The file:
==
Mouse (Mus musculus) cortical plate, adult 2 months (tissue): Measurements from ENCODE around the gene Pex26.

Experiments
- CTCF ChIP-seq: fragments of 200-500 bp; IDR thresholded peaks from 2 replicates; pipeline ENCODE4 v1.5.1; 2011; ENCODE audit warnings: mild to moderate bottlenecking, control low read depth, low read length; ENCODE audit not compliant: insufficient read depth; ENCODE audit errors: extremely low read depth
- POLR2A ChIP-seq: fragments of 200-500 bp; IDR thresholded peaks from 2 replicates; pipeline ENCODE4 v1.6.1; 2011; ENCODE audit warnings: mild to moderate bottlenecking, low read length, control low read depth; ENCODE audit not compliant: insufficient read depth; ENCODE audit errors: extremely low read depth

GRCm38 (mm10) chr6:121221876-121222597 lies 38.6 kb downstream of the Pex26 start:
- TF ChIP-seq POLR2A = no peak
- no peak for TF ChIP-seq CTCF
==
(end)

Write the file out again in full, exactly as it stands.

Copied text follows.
Mouse (Mus musculus) cortical plate, adult 2 months (tissue): Measurements from ENCODE around the gene Pex26.

Experiments
- CTCF ChIP-seq: fragments of 200-500 bp; IDR thresholded peaks from 2 replicates; pipeline ENCODE4 v1.5.1; 2011; ENCODE audit warnings: mild to moderate bottlenecking, control low read depth, low read length; ENCODE audit not compliant: insufficient read depth; ENCODE audit errors: extremely low read depth
- POLR2A ChIP-seq: fragments of 200-500 bp; IDR thresholded peaks from 2 replicates; pipeline ENCODE4 v1.6.1; 2011; ENCODE audit warnings: mild to moderate bottlenecking, low read length, control low read depth; ENCODE audit not compliant: insufficient read depth; ENCODE audit errors: extremely low read depth

GRCm38 (mm10) chr6:121221876-121222597 lies 38.6 kb downstream of the Pex26 start:
- TF ChIP-seq POLR2A = no peak
- no peak for TF ChIP-seq CTCF